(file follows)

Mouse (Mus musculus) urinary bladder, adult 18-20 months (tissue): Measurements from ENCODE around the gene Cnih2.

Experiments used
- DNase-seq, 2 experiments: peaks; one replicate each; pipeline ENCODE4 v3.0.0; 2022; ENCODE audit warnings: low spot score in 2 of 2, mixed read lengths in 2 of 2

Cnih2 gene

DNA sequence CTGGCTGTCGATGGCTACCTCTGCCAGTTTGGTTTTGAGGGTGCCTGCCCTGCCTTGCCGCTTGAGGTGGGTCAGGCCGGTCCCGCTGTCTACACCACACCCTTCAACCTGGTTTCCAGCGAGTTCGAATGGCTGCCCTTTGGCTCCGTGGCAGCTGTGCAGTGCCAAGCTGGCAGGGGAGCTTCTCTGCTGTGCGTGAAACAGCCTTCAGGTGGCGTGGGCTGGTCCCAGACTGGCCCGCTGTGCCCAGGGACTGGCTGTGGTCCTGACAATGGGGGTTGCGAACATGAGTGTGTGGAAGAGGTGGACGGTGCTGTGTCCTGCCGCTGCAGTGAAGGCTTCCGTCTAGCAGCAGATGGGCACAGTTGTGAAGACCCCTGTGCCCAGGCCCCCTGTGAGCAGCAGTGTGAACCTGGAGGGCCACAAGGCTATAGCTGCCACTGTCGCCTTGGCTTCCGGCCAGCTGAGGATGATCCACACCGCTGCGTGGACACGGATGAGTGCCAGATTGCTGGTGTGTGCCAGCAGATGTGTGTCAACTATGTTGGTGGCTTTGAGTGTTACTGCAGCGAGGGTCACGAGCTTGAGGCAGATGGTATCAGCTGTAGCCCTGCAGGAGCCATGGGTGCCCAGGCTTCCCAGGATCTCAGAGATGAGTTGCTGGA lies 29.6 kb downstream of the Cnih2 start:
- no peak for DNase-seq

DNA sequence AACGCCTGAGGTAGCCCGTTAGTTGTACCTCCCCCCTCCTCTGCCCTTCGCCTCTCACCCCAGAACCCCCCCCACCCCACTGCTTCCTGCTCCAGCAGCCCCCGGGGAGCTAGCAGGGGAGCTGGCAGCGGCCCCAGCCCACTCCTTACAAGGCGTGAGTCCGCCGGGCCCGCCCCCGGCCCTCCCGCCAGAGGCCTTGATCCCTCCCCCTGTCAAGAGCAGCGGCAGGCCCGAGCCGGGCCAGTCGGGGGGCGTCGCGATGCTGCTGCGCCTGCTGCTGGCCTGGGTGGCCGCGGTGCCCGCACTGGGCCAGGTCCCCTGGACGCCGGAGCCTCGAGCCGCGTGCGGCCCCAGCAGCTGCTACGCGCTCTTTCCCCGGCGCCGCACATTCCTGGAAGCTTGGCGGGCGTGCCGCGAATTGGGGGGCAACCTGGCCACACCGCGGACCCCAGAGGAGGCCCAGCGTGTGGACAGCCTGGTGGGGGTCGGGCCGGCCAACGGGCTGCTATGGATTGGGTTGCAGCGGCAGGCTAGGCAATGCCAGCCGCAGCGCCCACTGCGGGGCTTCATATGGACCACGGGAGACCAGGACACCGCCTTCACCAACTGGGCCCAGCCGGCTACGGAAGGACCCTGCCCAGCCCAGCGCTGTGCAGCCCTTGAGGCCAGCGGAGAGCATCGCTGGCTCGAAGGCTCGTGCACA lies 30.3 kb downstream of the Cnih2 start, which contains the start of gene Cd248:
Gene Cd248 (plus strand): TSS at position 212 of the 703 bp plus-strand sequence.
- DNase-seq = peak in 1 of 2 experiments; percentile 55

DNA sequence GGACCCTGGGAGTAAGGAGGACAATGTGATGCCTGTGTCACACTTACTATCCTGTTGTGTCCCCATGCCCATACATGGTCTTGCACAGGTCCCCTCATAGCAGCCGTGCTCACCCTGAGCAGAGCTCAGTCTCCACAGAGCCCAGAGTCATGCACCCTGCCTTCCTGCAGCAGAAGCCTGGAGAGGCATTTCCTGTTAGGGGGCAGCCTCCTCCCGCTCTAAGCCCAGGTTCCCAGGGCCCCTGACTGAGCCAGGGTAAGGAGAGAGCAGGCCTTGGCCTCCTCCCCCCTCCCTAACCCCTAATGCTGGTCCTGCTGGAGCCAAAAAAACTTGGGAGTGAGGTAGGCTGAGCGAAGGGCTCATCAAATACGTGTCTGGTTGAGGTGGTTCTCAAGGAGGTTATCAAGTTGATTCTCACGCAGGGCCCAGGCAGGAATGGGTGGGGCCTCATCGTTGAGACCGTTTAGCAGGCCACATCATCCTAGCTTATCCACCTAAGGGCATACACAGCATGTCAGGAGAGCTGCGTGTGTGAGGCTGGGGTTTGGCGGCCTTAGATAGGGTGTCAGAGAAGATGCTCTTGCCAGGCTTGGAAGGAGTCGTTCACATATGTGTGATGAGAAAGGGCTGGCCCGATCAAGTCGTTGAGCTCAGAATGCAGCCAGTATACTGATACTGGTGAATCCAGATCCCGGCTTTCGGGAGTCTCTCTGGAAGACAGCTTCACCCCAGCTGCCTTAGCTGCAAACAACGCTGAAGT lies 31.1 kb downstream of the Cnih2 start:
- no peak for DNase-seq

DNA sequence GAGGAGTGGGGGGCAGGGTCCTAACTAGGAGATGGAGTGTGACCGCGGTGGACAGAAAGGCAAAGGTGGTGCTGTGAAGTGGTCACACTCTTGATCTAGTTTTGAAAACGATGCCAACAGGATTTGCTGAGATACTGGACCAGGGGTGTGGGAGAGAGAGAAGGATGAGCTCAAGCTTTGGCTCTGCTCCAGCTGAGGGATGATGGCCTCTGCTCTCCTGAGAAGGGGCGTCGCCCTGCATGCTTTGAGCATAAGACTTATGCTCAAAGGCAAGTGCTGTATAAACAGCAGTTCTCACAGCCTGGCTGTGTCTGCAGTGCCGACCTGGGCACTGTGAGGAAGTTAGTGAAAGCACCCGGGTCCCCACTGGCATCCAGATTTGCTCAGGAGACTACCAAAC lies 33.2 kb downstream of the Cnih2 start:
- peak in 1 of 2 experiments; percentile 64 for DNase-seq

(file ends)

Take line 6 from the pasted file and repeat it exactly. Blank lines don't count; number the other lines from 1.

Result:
- no peak for DNase-seq